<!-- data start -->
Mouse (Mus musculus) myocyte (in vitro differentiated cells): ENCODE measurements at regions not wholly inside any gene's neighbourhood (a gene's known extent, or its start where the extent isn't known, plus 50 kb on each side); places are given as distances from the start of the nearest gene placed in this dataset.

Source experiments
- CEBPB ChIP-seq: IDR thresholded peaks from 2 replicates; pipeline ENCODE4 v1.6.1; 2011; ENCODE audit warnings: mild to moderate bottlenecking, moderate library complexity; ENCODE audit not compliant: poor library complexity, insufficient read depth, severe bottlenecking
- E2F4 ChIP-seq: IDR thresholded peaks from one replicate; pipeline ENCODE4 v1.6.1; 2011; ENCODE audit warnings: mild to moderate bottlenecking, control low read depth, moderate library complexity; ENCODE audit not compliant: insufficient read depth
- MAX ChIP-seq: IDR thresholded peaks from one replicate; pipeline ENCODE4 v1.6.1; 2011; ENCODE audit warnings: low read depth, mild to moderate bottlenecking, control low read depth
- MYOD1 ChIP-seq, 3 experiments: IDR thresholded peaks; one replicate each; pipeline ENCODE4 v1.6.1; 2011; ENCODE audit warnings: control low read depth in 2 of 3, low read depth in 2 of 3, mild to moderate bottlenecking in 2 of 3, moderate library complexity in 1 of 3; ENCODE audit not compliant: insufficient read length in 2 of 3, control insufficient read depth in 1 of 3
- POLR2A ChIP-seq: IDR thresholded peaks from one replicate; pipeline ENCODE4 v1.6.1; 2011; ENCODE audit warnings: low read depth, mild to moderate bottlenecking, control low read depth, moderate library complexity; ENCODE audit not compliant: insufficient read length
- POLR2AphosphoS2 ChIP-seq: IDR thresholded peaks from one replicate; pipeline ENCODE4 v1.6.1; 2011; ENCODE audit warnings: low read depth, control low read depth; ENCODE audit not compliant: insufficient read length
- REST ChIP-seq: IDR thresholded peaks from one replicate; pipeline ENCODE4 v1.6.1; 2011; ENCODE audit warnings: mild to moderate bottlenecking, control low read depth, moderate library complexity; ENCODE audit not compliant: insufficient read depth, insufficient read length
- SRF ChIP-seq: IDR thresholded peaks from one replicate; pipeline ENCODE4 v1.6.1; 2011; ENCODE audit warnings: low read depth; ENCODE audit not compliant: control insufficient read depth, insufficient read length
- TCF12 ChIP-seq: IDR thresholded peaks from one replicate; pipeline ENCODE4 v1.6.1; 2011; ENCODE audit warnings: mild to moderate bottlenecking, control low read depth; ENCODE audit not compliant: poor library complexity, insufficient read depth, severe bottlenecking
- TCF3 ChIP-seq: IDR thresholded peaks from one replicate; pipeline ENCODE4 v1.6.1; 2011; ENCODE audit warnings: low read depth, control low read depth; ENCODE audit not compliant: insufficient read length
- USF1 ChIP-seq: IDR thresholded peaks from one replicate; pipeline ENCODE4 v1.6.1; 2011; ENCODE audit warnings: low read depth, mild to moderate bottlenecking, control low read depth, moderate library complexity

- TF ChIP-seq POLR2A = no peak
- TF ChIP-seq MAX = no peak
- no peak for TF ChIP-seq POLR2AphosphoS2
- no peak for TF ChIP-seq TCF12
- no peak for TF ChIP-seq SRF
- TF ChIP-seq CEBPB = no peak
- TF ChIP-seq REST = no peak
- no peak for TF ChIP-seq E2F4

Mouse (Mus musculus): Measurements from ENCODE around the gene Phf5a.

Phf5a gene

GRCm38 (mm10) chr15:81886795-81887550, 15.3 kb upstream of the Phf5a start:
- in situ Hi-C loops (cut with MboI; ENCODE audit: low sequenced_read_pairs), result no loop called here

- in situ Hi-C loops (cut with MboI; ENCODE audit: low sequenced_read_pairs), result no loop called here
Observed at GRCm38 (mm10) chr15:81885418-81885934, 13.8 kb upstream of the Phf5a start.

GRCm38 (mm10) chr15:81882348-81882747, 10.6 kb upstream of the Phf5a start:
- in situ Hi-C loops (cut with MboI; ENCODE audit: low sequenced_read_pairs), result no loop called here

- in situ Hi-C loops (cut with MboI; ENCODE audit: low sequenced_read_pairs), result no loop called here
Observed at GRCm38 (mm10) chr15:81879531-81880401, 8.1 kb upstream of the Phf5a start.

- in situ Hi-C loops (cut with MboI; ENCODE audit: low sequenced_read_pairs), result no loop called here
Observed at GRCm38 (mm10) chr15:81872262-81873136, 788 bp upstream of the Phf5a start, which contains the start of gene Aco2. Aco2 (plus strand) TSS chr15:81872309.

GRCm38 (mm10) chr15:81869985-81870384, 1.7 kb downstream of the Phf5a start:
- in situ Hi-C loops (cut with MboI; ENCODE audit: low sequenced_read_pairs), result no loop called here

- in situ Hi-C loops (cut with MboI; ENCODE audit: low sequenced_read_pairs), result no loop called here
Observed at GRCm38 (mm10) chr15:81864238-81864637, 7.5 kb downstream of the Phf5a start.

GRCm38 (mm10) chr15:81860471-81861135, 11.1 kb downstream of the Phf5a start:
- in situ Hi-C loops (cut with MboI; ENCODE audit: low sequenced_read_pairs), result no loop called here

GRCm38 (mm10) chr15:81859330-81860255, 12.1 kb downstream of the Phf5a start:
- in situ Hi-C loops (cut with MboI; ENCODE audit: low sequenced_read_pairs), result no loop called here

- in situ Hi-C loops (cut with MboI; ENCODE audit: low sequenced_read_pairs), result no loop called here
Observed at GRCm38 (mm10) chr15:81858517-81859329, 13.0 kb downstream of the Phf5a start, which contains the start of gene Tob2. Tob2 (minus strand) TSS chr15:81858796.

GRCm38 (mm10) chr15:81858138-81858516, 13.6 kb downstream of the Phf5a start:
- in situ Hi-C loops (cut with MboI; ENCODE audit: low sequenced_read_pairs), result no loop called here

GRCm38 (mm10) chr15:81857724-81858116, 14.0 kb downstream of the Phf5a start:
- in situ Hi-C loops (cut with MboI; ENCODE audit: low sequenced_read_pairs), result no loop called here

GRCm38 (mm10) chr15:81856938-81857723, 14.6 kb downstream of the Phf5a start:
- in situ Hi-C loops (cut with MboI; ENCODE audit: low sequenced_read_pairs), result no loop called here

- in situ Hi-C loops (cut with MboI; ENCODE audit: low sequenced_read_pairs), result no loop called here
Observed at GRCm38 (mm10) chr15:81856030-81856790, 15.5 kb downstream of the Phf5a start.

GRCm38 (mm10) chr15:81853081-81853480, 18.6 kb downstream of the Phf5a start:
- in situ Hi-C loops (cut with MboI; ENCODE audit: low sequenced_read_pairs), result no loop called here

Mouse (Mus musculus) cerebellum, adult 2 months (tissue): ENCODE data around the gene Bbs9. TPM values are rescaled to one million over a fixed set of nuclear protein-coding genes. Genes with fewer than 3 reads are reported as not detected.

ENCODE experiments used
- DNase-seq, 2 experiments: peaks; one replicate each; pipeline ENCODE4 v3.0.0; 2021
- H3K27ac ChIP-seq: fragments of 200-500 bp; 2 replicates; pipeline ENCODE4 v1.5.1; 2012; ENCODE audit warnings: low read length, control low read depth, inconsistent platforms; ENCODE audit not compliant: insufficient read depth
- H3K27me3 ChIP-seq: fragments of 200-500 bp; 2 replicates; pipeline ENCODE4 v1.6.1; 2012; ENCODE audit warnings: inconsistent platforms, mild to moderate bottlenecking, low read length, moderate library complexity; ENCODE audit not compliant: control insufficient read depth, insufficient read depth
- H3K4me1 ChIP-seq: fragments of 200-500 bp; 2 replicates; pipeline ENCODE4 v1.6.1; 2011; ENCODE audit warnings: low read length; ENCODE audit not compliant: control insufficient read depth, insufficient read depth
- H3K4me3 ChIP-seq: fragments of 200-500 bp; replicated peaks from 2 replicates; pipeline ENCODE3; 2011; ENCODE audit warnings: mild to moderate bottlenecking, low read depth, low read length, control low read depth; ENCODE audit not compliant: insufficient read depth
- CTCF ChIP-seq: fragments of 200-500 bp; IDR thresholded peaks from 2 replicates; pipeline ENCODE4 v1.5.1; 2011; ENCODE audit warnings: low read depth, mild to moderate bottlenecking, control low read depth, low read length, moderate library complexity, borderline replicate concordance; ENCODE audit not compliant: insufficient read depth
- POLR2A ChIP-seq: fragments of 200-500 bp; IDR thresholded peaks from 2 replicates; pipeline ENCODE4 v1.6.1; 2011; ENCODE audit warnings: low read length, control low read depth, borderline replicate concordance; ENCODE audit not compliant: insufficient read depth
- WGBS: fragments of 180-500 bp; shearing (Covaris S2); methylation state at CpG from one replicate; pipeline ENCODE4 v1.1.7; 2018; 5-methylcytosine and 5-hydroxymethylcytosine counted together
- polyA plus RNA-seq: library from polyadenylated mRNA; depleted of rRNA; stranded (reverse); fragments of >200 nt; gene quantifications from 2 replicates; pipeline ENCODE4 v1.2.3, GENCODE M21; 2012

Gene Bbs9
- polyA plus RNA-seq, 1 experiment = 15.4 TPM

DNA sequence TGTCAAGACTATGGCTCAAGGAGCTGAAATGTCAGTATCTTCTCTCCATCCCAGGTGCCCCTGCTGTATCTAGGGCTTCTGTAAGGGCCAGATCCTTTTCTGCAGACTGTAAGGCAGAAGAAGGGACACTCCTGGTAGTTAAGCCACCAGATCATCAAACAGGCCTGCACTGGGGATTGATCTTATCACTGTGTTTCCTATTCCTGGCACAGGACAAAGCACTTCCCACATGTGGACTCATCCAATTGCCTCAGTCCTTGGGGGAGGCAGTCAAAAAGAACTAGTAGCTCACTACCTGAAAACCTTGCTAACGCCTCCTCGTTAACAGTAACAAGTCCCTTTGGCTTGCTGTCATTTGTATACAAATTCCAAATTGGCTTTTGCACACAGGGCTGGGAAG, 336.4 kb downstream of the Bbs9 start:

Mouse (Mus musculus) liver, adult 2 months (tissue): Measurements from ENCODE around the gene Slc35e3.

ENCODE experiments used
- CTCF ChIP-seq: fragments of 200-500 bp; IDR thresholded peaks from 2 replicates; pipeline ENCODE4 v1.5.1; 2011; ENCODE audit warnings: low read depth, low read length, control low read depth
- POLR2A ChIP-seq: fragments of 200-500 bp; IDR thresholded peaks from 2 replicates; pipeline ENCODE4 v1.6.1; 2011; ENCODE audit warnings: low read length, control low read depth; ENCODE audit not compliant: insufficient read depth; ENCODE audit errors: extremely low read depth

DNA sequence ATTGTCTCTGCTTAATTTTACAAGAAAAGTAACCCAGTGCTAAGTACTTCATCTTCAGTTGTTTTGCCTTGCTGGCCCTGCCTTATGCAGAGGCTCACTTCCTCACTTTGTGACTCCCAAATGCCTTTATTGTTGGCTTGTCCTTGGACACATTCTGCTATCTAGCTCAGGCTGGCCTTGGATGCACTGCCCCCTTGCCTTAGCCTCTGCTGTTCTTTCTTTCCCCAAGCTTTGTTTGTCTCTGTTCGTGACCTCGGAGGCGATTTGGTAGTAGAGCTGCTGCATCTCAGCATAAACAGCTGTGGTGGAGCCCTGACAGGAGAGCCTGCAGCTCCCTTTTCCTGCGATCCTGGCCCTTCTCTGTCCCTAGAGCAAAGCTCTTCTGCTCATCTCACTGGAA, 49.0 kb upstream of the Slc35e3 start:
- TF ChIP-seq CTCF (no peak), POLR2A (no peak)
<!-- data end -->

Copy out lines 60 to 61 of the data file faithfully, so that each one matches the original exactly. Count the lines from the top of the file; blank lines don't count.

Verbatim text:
- H3K4me3 ChIP-seq: fragments of 200-500 bp; replicated peaks from 2 replicates; pipeline ENCODE3; 2011; ENCODE audit warnings: mild to moderate bottlenecking, low read depth, low read length, control low read depth; ENCODE audit not compliant: insufficient read depth
- CTCF ChIP-seq: fragments of 200-500 bp; IDR thresholded peaks from 2 replicates; pipeline ENCODE4 v1.5.1; 2011; ENCODE audit warnings: low read depth, mild to moderate bottlenecking, control low read depth, low read length, moderate library complexity, borderline replicate concordance; ENCODE audit not compliant: insufficient read depth